Friday, February 08, 2013

Young, Gifted and Black Part 2

COP 24/7 Special
DoubleTake: Getting Arkansas in the Game of the Endgame of HIV and AIDS

Watch HIV, Stigma & The Black Church on PBS. See more from FRONTLINE.

Black HIV Awareness Day 2013 came and went in Arkansas. Did you miss it? Hear anything about it? See much about it? Most likely not because not much was done to recognize this day even as we continue to learn that statewide more young gay black men are being discovered as newly infected or affected by HIV and AIDS. Adding to this dismay is a report that cited Arkansas' poor sexual health outcomes listing the state near the bottom lest our favorite other red headed step sister Mississippi.  Last year the ground breaking documentary Endgame: AIDS in Black America produced and directed by award winning film maker Renata Simone, offered a gripping two hour overview of how the impact of this health crisis continues as the disease surpasses three decades that nobody can deny has ramped up the black communities viral load through rampant homophobia, stigma, isolation, prejudice, and silence. 

As a crusader concerning owning the fight of HIV and AIDS, its has become overwhelming to further learn that many of the "young, gifted and Black" have decided that HIV is something to be expected  as a strange as well as misguided "rite of passage" in their lives. All to often I am hearing that these young men and others have taken the position that they have no reasons to live based on what life is serving them at this critical junction. I am totally disturbed that despite tireless efforts, long hours, and die heart caring it appears that the deck may be stacked against me.

I've even appeared on local AETN to add my clarion voice to the issue yet many of those who needed to see my appearance or hear my evidence on the matter most likely took the stance, "ain't nobody got time to be hearing that."  In 2012, I immersed myself in trying to do as much mentoring, outreaching, counseling and creating safe spaces for those living with HIV and AIDS to share their lived experiences. Yet again and despite it all there continues to be barriers and challenges that have cause me personal angst amidst professional anger at a tangled and dysfuntional system that ebbs and flows in policy, performance thresholds, leadership and direction.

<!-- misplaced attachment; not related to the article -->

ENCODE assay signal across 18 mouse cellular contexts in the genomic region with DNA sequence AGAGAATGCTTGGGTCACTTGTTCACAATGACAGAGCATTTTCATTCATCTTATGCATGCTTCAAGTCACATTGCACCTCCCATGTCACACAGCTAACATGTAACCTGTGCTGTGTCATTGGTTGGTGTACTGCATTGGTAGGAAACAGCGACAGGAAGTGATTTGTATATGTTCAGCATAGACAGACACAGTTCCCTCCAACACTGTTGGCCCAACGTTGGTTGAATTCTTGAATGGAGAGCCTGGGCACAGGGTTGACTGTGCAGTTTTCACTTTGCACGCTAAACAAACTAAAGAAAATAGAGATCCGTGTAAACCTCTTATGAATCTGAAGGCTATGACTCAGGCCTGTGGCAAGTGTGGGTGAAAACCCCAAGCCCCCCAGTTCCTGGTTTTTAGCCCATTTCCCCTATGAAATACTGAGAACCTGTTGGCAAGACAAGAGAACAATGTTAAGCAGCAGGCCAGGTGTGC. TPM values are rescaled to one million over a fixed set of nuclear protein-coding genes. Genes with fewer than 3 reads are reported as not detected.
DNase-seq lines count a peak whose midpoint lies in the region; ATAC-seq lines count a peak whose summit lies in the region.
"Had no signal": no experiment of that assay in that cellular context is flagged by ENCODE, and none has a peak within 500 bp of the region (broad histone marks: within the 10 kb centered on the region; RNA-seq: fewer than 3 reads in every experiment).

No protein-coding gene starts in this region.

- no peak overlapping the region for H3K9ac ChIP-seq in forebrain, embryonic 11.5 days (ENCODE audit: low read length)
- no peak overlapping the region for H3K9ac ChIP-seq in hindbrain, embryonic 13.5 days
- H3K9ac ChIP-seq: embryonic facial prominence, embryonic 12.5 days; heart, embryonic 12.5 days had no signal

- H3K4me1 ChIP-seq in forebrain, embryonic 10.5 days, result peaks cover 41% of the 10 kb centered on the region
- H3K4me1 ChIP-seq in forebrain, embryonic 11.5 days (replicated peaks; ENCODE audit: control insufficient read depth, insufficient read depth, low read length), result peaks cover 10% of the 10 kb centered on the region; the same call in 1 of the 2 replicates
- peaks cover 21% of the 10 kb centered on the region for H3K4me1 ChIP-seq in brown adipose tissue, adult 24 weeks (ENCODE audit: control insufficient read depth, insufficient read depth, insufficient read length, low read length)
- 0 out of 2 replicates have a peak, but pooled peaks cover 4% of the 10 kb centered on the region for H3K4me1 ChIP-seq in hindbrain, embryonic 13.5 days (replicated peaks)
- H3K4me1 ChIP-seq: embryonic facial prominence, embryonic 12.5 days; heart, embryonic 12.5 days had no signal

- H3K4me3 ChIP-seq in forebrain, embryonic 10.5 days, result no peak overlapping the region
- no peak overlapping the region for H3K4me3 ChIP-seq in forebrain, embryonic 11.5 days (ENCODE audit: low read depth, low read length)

As an advocate, such conditions are not conducive to keeping up the good fight. Although I have a passion and deep seeded stake in the issue, the ongoing systematic stumbling blocks presented are not distinct killers to not only morale but objectives. So where do we go from here?  Why do we go on? Where do we go next and just how many more gay Black males are allowed to die has to be answered. But by who? Will it be answered in the next community assessment? Will will wait until sound leadership is found? Will it be done between 8 and 4:30 pm?  When will the Arkansas sytem stop playing games with the endgame of HIV and AIDS? If there's answers, the floor is open and ready for your comments.

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